A large crowd of passengers queue at All Nippon Airways (ANA) check-in counters at Haneda Airport on March 22, 2016 in Tokyo, Japan. Photo by Christopher Jue/Getty Images

Japan's population saw an unprecedented decline last year, the Japan Times reported Wednesday. The country's population, excluding foreign nationals, fell at its fastest pace ever, down 271,834 to 125,891,742 from the year prior as of Jan. 1.

That's according to government figures that have tracked the population since 1968. The most recent data released Wednesday marked the seventh consecutive year of decline, with the population dipping under 126,000,000 for the first time in 17 years, according to Japan's Ministry of Internal Affairs and Communications.

The foreign national population did increase by more than 5 percent. But the Japanese population fell in 41 of Japan's 47 prefectures. Tokyo saw the biggest rise in population but the overall drop is troubling for the country.

"The shrinkage of the Japanese population may add to pressure on Prime Minister Shinzo Abe’s government as it frantically tries to slow the trend," the Japan Times wrote.

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The trend might be hard to slow, since last year births saw a slight uptick but were still outpaced by deaths, meaning there was a "birth deficit." Japan's population is aging, with more than a quarter aged 65 or older and just 12.8 percent 14 years old or younger.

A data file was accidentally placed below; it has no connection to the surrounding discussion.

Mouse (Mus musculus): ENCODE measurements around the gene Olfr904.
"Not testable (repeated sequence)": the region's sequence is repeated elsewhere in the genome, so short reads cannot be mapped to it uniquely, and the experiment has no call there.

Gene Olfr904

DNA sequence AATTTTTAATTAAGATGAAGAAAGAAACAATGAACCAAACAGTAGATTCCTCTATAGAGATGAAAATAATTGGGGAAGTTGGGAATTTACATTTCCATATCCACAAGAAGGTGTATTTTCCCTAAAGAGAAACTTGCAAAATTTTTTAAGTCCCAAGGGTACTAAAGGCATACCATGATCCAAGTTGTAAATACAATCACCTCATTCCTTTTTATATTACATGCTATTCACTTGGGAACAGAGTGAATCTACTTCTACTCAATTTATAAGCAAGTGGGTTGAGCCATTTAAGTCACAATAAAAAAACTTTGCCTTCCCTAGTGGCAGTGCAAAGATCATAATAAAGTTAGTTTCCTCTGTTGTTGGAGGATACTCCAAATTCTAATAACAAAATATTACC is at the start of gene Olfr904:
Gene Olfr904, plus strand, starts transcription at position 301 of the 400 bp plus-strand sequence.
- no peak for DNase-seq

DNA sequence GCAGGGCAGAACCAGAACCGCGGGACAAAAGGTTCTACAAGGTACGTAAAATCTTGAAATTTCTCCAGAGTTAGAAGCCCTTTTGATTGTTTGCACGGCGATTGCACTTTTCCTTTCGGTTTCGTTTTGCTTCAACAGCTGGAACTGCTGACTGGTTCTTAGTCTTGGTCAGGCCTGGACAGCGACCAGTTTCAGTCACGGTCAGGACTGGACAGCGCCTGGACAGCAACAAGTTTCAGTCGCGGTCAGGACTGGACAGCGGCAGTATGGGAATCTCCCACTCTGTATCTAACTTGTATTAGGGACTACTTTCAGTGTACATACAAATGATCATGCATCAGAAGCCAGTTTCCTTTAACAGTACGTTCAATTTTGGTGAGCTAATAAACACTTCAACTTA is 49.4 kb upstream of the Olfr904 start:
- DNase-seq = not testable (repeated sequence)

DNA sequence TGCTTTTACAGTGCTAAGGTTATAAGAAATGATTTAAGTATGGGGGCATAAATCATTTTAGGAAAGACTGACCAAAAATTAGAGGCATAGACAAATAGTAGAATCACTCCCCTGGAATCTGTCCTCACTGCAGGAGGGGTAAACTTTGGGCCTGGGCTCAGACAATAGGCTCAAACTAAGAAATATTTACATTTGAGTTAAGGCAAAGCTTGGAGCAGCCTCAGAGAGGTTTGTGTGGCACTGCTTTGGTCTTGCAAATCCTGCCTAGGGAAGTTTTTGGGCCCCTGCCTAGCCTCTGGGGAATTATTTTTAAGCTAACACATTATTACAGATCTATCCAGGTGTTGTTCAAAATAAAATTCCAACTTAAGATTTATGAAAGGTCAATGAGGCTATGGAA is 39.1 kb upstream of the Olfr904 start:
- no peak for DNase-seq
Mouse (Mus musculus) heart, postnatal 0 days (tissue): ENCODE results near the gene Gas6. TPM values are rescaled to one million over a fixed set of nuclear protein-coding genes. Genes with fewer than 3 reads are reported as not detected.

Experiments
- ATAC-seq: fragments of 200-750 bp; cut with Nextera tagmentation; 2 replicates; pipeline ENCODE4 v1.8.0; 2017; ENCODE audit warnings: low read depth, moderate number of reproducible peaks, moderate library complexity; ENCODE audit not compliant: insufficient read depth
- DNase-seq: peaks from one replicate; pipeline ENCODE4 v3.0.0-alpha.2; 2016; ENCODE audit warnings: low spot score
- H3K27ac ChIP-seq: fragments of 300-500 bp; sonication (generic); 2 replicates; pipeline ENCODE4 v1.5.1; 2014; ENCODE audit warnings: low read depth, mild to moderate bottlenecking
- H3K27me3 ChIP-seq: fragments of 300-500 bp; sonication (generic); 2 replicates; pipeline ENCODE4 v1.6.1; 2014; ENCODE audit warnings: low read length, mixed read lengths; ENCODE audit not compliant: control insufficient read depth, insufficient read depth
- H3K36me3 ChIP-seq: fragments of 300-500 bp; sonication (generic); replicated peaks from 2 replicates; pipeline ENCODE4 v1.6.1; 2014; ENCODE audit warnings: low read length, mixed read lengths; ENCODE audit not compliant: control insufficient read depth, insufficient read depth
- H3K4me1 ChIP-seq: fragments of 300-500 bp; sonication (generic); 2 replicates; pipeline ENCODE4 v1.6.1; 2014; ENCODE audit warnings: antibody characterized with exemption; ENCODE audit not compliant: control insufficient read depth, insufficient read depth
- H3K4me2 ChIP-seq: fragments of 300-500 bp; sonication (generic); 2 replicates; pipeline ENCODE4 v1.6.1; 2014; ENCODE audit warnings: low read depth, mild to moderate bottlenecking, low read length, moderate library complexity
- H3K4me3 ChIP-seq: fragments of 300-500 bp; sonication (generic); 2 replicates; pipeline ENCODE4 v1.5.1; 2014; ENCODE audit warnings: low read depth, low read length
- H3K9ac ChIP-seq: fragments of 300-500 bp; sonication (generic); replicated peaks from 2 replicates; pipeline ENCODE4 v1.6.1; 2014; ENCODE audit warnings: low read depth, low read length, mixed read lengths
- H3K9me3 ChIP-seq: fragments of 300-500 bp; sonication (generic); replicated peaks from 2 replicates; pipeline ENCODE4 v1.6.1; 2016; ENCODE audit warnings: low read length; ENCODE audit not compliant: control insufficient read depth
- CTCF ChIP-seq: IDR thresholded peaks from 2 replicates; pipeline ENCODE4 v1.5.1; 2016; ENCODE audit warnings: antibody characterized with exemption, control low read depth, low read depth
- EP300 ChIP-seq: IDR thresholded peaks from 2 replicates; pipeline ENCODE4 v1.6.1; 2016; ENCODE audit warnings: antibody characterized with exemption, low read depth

This is not a phenomenon without warning. The most recent official Japanese census in 2015 showed a stark reality about the country's overall population — it had shrunk by nearly 1 million in just five years. That came after "years, if not decades, of warnings about Japan's aging population and its low birth rate," wrote the Washington Post in February.

Abe has said it is a priority for Japan's population not to fall below 100 million people. Government projections have suggested that by 2060 some 40 percent of Japanese citizens will be older than 65 and the general population will have shrunk by one-third. Abe has made it a priority to up the birth rate to 1.8 children per woman, up from a rate of just 1.4.